Exploring the Rotten Side of Germany

You might say I'm a collector. I collect rare objects. Facts, stories...I travel the roads of Germany seeking its heart.


Featured Photo

You cannot prevent and prepare for war at the same time. - Photo by Jan Bommes

Remains of a Bofors 40mm anti-aircraft cannon somewhere in the woods of Germany
Remains of a Bofors 40mm anti-aircraft cannon somewhere in the woods of Germany

"On our first longer tour this year, my wife and I met up with our long-time urbex-buddy and good friend Freddy from Nordgriller Urbex. On the first of the two days of touring, we were also joined by our friend Torsten from North Urbex, and we had ourselves a nice day of exploring which almost ended in disappointment after we didn't even find some of the Soviet bunkers we were looking for. But it all turned out well in the end, after we could finish the tour with this great find which I suppose are the remains of a Bofors 40mm anti-aircraft cannon. It lies buried in the woods on an old military area which is partly in use again. Lucky for us that we found a nice lady that conspired with us so we could at least check out some parts of the place, because she would have felt bad if we'd come all this way for nothing."


Galleries

Main Command Post of the East German Navy

Main Command Post of the East German Navy

These are the above-ground facilities of the abandoned main command post of the East German National People's Navy. The two-storey bunker, which used to be the center of this military installation, has been thoroughly sealed without the possibility of access. 

The bunker was equipped with all technical an other necessities and permanently manned by about 300 soldiers ready to take over the operational command and could be operated independently for more than 20 days. A maintenance crew secured the operational readiness. Above the ground, there were living quarters and a guard building, a transfromer station and a small car shelter. All buildings were completely invisible from the nearby main road, and the bunker couldn't be seen from the air....(more)

Office Building K.

Abandoned House in Denmark

There is no historical information reagarding this abandoned office building in Eastern Germany.....(more)




Video

Goin' Bunkers - Tour Review



Blog

Tour Report: The Gravel Pit

Published 2018-02-18

Abandoned Gravel Pit in Germany

The second day of out tour together with Freddy from Nordgriller Urbex took us to a region of Germany where we hadn't really explored before, so we were excited to see what our search for abandoned places would bring.

My mother-in-law was with us; she has been joining us for some tours over the past couple of years now and she's gotten more and more curious with every explore she was on.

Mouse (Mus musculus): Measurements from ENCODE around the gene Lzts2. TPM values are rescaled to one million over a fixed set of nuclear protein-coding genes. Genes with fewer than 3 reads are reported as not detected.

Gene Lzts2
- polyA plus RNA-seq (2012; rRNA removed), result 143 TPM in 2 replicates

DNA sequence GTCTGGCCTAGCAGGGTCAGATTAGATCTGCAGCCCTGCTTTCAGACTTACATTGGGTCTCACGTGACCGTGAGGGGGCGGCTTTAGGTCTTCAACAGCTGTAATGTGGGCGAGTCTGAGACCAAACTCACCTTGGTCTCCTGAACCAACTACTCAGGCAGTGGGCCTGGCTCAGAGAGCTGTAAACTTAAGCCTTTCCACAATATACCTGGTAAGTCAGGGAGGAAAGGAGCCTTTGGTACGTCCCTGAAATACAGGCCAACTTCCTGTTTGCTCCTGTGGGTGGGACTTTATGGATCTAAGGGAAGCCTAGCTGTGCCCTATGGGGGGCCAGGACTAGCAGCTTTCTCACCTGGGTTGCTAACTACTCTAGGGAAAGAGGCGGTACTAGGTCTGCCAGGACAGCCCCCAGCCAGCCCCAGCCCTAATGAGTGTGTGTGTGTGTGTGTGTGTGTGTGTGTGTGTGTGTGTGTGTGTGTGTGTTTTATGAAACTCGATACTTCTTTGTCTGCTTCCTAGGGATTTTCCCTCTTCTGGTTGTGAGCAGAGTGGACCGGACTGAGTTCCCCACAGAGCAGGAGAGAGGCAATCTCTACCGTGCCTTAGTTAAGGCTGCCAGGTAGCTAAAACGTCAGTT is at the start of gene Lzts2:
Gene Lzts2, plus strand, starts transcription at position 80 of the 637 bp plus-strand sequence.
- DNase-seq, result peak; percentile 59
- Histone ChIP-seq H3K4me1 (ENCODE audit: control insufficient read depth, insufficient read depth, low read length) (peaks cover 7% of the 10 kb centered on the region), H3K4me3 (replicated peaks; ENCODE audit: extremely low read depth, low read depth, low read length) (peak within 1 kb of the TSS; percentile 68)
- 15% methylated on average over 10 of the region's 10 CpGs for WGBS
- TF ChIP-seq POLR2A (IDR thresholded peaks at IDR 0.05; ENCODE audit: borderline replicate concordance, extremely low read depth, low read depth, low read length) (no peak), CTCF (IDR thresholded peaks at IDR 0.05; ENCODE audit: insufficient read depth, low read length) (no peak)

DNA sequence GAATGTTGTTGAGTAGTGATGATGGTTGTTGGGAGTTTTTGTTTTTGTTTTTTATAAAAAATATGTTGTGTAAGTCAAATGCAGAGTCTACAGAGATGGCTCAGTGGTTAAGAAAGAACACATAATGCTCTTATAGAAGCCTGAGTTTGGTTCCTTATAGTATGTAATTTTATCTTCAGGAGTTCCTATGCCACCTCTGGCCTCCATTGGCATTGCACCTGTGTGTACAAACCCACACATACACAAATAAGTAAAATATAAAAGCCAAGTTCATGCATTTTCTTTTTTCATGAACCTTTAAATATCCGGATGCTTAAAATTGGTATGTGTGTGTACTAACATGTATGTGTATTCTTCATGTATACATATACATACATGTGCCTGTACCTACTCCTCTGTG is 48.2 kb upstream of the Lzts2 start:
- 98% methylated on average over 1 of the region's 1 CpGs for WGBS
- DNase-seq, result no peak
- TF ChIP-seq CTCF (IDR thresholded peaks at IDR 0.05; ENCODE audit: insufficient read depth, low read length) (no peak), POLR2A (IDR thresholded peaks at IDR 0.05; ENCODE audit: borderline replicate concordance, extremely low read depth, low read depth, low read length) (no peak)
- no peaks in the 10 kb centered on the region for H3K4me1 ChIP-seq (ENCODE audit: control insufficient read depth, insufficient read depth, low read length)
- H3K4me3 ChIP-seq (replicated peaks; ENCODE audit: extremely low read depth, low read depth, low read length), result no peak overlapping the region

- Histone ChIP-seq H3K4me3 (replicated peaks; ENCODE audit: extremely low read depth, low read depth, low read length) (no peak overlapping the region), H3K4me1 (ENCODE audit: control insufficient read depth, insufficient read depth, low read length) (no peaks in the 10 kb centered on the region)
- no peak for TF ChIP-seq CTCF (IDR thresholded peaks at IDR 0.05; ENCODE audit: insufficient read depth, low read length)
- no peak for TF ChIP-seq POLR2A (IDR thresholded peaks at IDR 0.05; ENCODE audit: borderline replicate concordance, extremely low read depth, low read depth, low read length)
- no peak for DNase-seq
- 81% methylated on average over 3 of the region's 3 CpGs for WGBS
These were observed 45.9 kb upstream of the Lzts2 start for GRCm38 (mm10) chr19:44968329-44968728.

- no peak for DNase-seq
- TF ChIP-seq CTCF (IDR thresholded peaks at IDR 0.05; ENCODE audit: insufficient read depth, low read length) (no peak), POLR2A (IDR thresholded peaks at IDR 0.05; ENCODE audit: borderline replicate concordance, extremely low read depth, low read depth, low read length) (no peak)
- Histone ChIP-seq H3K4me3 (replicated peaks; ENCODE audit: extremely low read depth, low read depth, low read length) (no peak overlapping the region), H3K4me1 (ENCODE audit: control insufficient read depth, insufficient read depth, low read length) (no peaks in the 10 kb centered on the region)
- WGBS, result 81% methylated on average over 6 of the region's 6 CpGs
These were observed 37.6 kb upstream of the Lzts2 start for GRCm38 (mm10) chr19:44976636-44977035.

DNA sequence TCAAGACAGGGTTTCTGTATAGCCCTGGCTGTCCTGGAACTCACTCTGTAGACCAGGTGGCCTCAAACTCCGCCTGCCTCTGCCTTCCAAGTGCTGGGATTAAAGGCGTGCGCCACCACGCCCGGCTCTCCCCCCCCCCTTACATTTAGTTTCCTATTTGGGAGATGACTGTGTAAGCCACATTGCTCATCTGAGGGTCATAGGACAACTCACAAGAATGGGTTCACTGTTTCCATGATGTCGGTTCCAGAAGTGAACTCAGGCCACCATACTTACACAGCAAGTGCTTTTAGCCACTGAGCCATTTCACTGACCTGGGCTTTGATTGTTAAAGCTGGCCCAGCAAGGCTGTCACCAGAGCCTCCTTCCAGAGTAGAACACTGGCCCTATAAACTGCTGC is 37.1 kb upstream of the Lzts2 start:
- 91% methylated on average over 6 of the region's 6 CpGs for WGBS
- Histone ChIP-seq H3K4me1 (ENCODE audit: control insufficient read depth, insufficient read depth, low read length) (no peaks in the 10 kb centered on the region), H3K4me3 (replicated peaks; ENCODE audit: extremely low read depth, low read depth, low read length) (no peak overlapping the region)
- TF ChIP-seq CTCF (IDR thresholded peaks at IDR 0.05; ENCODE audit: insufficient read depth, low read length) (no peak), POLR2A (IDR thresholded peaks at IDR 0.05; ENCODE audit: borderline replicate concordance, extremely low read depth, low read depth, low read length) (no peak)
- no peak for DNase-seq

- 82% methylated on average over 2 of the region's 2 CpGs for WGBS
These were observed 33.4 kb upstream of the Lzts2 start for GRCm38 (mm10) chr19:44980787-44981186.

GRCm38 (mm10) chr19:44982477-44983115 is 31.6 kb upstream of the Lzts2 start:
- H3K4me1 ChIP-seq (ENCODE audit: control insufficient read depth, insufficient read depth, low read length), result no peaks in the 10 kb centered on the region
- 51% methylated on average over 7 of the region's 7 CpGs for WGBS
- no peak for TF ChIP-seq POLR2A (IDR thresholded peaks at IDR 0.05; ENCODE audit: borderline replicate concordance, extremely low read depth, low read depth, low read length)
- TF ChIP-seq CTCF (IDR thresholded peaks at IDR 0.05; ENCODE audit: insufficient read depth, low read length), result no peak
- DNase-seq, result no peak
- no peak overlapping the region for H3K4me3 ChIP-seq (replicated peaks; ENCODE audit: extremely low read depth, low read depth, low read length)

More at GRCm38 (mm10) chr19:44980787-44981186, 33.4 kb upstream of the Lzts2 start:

We were lucky - the first spot that we had decided on was an open air location, and the weather was really nice. There were some clouds at first, but the sun started showing as soon as we pulled up towards the old gravel pit.....(more)


Urbex Feeds

Feeds from various Urbex Pages

Urban Ghosts Media

Avro Lancaster DV372 “Old Fred” (Preserved Forward Fuselage) (Mon, 19 Feb 2018)
Preserved at the Imperial War Museum Lambeth is the forward fuselage of Avro Lancaster bomber DV372/PO-F "Old Fred", which flew 45 missions during World War Two with No. 467 Squadron RAAF. The post Avro Lancaster DV372 “Old Fred” (Preserved Forward Fuselage) appeared first on Urban Ghosts Media.
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The Civil Crypt in Laeken Cemetery, Brussels (Wed, 14 Feb 2018)
The Laeken Cemetery on the northern edge of Brussels is one of the most famous burial grounds in Belgium. It's also home to several haunting crypts. The post The Civil Crypt in Laeken Cemetery, Brussels appeared first on Urban Ghosts Media.
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Gates of Hell: The Darvaza Gas Crater (Mon, 12 Feb 2018)
Near the village of Darvaza, Turkmenistan, a fiery crater that has burned for almost 50 years is known to locals as the Gates of Hell. The post Gates of Hell: The Darvaza Gas Crater appeared first on Urban Ghosts Media.
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Atlas Obscura - Latest Places

Portland Horse Rings in Portland, Oregon (Tue, 20 Feb 2018)
Toy horse tied to a sidewalk ring in Portland, Oregon. Tiny horses have been taking over Portland's streets for years. Look down, and you'll likely find some tethered to one of the antique horse rings scattered throughout the sidewalks. Scott Wayne Indiana, a Portland resident, began tethering toy steeds to the horse rings in 2005. His quirky personal art project soon took off. Before long, other Portland residents were adding their own tiny horses to the herd. Now, many of the city’s horse rings have plastic ponies attached to them. More than a decade since the first toy horses took to the streets, locals still have yet to rein in their enthusiasm for the project. People leave treats, tack, hay, and riders for the little equines (and their occasional dinosaur friends). One Portland couple even got engaged after meeting because of one of the horses. In addition to adding a fun touch of equine whimsy to the streets, the Portland Horse Project also preserves an often overlooked part of the city’s heritage. The horse rings date to the 19th and early 20th centuries and hark back to a time when horse-drawn carriages were the main method of transportation. Over time, Portland began losing these small relics of its horsey history as construction tore up its streets and sidewalks. But in the 1970s, one of its residents began complaining about the lost rings and thus spurred their preservation. Now, the rusted circles are protected and must be replaced following any construction.
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